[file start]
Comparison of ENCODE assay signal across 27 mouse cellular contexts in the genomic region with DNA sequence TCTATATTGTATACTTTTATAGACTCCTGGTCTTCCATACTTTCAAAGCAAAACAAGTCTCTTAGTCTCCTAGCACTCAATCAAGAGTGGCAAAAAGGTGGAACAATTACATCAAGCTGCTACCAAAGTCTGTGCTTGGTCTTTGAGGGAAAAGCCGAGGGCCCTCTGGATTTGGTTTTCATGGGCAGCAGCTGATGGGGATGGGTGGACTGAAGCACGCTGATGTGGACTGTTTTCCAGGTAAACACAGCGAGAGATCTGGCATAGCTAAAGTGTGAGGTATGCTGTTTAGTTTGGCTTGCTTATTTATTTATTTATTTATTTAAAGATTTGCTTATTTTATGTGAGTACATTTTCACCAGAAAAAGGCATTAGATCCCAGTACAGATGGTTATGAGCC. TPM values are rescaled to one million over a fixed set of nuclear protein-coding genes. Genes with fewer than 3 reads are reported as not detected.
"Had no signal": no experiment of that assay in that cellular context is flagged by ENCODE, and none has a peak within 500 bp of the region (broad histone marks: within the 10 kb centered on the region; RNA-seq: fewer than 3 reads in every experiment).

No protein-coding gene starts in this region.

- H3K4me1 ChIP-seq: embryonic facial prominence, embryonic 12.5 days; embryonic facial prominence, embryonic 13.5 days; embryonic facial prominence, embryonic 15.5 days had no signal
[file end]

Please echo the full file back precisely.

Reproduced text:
Comparison of ENCODE assay signal across 27 mouse cellular contexts in the genomic region with DNA sequence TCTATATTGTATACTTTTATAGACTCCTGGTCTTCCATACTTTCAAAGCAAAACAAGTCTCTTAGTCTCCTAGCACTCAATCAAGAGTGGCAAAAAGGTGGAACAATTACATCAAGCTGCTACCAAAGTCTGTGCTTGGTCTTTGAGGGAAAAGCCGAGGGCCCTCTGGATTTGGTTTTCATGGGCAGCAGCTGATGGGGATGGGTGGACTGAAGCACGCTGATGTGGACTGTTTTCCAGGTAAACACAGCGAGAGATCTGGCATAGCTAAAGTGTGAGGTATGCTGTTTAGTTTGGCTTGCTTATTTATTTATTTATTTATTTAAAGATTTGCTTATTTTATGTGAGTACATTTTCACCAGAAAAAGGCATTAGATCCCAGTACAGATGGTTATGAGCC. TPM values are rescaled to one million over a fixed set of nuclear protein-coding genes. Genes with fewer than 3 reads are reported as not detected.
"Had no signal": no experiment of that assay in that cellular context is flagged by ENCODE, and none has a peak within 500 bp of the region (broad histone marks: within the 10 kb centered on the region; RNA-seq: fewer than 3 reads in every experiment).

No protein-coding gene starts in this region.

- H3K4me1 ChIP-seq: embryonic facial prominence, embryonic 12.5 days; embryonic facial prominence, embryonic 13.5 days; embryonic facial prominence, embryonic 15.5 days had no signal